Drug & Alcohol Rehab in Potters Bar
According to 2019 NHS statistics on drug misuse, there were 7,376 hospital admissions for drug-related mental and behavioural disorders.
So many of those cases could’ve been avoided if those people had got help sooner. It’s not easy to admit that you have a problem – but it is nearly always the best way to heal. Addiction often worsens over time, so the longer you leave it, the trickier it will become to treat.
Here, we have a guide to drug and alcohol rehab in Potters Bar, including reasons you should seek out help, the difference between physical and psychological addictions, the difference between use, abuse and addiction and the stages of rehab along with typical treatments.
Why Should I Seek Out Drug & Alcohol Rehab in Potters Bar?
Professionally supported drug and alcohol rehab is nearly always the best option. It will give you access to a level of support, care and treatment that you wouldn’t be able to access anywhere else.
Before you get started, we’ll also try to get to know you. As a result, any treatment you go through will be highly personalised and tailored to suit you. The combination of mental and physical health treatments will be specifically targeted towards your issues, so it really is the best option.
The intention of rehab isn’t to fully cure you. Like a lot of other mental health issues, addiction is too deep-rooted to be solved that easily. Instead, the intention of rehab is to give you the tools to fight it yourself when your treatment plan is over.
Physical vs Psychological Addictions
Addictions’ mental and physical side are both a big reason why it’s often so difficult to deal with. On the one hand, you’ll likely be dealing with dependence and withdrawal symptoms if you attempt to stop. On the other, psychological cravings can be just as debilitating.
Many addictions also have trauma at their core. Even if you don’t start off by suffering from them, many drugs can cause mental health problems like depression, anxiety or even eating disorders. As a result, mental health treatments are often a vital part of the rehab process.
Use vs Abuse vs Addiction
Many people don’t know that there’s a significant difference between these three. But before you start thinking about addiction and addiction treatments, you should first learn more about addiction as a subject overall.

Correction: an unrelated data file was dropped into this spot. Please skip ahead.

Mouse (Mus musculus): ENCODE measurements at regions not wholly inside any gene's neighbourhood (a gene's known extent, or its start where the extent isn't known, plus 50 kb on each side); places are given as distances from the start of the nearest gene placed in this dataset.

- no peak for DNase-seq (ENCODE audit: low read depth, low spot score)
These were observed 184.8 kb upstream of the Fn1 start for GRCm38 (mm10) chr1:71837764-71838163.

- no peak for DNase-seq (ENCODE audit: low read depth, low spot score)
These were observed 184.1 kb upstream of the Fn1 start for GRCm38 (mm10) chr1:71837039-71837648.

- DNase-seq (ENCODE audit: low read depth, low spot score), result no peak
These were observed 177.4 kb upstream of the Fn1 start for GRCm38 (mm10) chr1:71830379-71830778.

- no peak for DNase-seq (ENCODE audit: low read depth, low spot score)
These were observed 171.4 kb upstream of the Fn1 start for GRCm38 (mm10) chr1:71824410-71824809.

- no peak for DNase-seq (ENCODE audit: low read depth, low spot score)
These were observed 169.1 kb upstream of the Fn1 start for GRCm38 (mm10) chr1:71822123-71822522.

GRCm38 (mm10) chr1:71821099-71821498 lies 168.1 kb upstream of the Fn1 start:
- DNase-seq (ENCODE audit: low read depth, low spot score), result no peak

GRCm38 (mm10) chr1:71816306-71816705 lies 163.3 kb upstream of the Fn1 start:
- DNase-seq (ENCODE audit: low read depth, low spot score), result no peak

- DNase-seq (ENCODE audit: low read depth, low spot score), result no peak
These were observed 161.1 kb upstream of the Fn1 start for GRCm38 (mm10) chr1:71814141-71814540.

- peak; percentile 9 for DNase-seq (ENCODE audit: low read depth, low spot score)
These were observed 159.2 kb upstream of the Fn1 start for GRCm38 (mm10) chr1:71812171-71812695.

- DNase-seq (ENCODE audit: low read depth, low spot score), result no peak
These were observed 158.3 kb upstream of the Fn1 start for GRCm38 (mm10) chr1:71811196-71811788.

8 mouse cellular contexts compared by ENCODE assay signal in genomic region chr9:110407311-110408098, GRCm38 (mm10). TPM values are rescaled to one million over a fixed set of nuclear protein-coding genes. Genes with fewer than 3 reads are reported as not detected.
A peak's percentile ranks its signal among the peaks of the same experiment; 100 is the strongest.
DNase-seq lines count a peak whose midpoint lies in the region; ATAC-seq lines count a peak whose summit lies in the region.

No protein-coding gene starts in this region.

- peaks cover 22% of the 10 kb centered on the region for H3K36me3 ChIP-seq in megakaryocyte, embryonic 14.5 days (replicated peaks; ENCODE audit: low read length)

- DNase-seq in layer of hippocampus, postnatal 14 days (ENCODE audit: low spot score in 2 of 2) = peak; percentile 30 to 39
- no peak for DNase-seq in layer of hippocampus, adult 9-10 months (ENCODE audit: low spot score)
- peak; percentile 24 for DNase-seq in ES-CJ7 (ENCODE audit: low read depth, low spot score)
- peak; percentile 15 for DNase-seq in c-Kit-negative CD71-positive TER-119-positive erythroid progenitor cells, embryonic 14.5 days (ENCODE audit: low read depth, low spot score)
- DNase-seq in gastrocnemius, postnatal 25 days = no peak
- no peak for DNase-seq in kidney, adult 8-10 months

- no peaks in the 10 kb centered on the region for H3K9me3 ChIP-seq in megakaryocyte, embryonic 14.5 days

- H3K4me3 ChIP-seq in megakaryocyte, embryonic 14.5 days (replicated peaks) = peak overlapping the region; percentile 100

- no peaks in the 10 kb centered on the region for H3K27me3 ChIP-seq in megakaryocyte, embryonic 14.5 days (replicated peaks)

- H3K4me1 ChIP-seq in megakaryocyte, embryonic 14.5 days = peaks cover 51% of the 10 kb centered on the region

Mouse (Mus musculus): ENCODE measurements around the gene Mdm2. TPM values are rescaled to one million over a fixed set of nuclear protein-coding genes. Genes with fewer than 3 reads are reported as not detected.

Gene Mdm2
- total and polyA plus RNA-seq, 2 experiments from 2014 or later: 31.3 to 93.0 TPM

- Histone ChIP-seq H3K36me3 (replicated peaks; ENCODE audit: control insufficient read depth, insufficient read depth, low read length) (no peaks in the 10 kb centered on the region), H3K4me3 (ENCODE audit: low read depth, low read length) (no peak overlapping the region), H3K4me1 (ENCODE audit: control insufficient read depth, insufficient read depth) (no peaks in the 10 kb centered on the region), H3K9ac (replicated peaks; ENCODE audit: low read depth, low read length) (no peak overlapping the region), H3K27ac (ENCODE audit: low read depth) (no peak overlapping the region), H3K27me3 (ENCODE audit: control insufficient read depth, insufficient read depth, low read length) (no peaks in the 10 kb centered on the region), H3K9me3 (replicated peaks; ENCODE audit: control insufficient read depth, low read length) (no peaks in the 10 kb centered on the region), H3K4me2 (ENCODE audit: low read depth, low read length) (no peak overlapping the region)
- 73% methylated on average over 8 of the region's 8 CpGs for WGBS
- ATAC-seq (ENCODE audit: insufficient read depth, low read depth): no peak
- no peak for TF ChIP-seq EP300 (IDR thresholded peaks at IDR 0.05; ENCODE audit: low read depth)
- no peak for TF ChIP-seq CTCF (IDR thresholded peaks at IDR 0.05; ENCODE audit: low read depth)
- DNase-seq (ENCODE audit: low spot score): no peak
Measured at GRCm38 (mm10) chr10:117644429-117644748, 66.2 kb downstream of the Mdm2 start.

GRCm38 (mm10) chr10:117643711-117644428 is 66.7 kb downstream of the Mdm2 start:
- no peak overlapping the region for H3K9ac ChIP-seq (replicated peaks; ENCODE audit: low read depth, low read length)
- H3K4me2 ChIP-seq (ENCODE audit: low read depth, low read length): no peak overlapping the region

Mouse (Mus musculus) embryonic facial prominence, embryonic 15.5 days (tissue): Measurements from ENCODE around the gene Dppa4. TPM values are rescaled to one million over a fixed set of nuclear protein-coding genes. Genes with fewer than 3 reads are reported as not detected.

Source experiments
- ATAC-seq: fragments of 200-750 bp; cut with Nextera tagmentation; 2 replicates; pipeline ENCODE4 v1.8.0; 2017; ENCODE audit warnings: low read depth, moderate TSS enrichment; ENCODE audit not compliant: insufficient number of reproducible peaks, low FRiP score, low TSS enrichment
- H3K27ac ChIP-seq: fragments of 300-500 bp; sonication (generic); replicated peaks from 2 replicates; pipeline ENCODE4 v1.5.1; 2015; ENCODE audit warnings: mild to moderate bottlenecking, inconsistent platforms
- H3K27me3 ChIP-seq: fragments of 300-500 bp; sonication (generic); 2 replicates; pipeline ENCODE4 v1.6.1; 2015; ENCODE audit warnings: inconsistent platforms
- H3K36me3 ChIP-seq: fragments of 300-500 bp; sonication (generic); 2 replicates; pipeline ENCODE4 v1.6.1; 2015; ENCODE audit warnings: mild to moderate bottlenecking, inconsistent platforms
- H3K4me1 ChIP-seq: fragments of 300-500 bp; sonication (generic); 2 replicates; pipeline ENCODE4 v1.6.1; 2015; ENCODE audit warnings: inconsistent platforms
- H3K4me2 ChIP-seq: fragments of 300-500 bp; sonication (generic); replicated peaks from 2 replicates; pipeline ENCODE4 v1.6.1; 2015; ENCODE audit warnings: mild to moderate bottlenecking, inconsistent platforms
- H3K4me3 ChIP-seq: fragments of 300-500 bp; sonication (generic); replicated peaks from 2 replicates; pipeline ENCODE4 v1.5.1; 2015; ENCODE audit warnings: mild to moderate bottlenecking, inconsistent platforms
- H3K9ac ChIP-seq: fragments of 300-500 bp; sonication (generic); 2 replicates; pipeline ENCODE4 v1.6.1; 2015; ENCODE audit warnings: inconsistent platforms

The more you know, the more you can recognise symptoms in yourself and the more prepared you will be to get help.
Going back specifically to use, abuse and addiction, let’s look at what separates them. Use simply means using drugs, or drinking. Abuse is excessive or harmful use – this is unhealthy and should be avoided, but abuse doesn’t necessarily mean you’re addicted. But abuse can often turn into an addiction, so you should definitely keep an eye on it.
Addiction is a disorder where you can’t stop yourself from using, physically or mentally. In this case, mental cravings and withdrawal symptoms will nearly always prevent your recovery if you attempt to stop using alone. This is also where the previously discussed mental and physical sides both become relevant.
If you feel you have an issue at any of these stages, it’s always best to reach out, rather than keeping it bottled up.
The Stages of Rehab & Typical Treatments Encountered
First of all, detoxification aims to break down your physical dependence on the substances you’re addicted to, or on alcohol. Without the slow reduction of your intake that detoxes provide, suddenly stopping can become dangerous. This is why we don’t recommend you try to complete this stage alone.
The next part is one that you can’t really do alone. Whether it’s at home with visits to a centre or in a residential space, rehabilitation consists primarily of therapy and counselling, alongside support groups and physical treatments.
More specifically, common mental health treatments at this stage include:
- Cognitive behavioural therapy – CBT mostly focuses on “cognitive distortions”. These are toxic thinking and behaviour patterns that can often hinder recovery.
- Dialectal behavioural therapy – This is based on CBT, but with a stronger focus on emotions.
- Art and music therapy – Having a creative outlet can be really beneficial to a lot of people
- Group therapy – This has similar benefits to a support group, as it allows you to connect with people in the same or similar circumstances.
- Motivational interviewing – Motivational interviewing encourages you to reexamine your past behaviour, through a series of non-judgmental questions
- Contingency management – At the core of this one is a rewards system, where positive behavioural progress is “reinforced”
Alongside this, physical treatments often used to lift your mood at this stage include reflexology, massages, yoga and acupuncture. Finally, support groups like alcoholics anonymous and narcotics anonymous can provide the same benefits as group therapy.
Finally, aftercare is a transitional stage where you’ll (hopefully), readjust to your new post-rehab life, whilst also continuing to receive treatment. A lot of mental health therapies will continue in this stage and a lot of people also continue participating in support groups.
It’s also important to remember that addiction is a continual battle. If you’re struggling at any point after this, you can always get back in touch with OK Rehab. We can provide more treatment, or simply give you advice on where to go next if that’s all you need.
If you feel that you need help with any level of addiction, all you need to do is call OK Rehab at 0800 326 5559, or get in touch via our website. We’ll be able to guide you in the right direction with instant advice and support.
Furthermore, we can help you with a treatment plan if that’s something you feel you need.